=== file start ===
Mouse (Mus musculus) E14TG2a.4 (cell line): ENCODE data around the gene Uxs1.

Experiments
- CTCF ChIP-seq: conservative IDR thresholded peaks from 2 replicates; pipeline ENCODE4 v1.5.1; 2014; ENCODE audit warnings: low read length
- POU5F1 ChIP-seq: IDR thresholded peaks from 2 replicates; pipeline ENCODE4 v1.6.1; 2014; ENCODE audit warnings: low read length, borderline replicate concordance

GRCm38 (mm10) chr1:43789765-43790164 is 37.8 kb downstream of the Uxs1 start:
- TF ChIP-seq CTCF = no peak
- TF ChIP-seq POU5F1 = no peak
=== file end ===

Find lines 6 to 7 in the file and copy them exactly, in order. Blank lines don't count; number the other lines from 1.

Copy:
- TF ChIP-seq CTCF = no peak
- TF ChIP-seq POU5F1 = no peak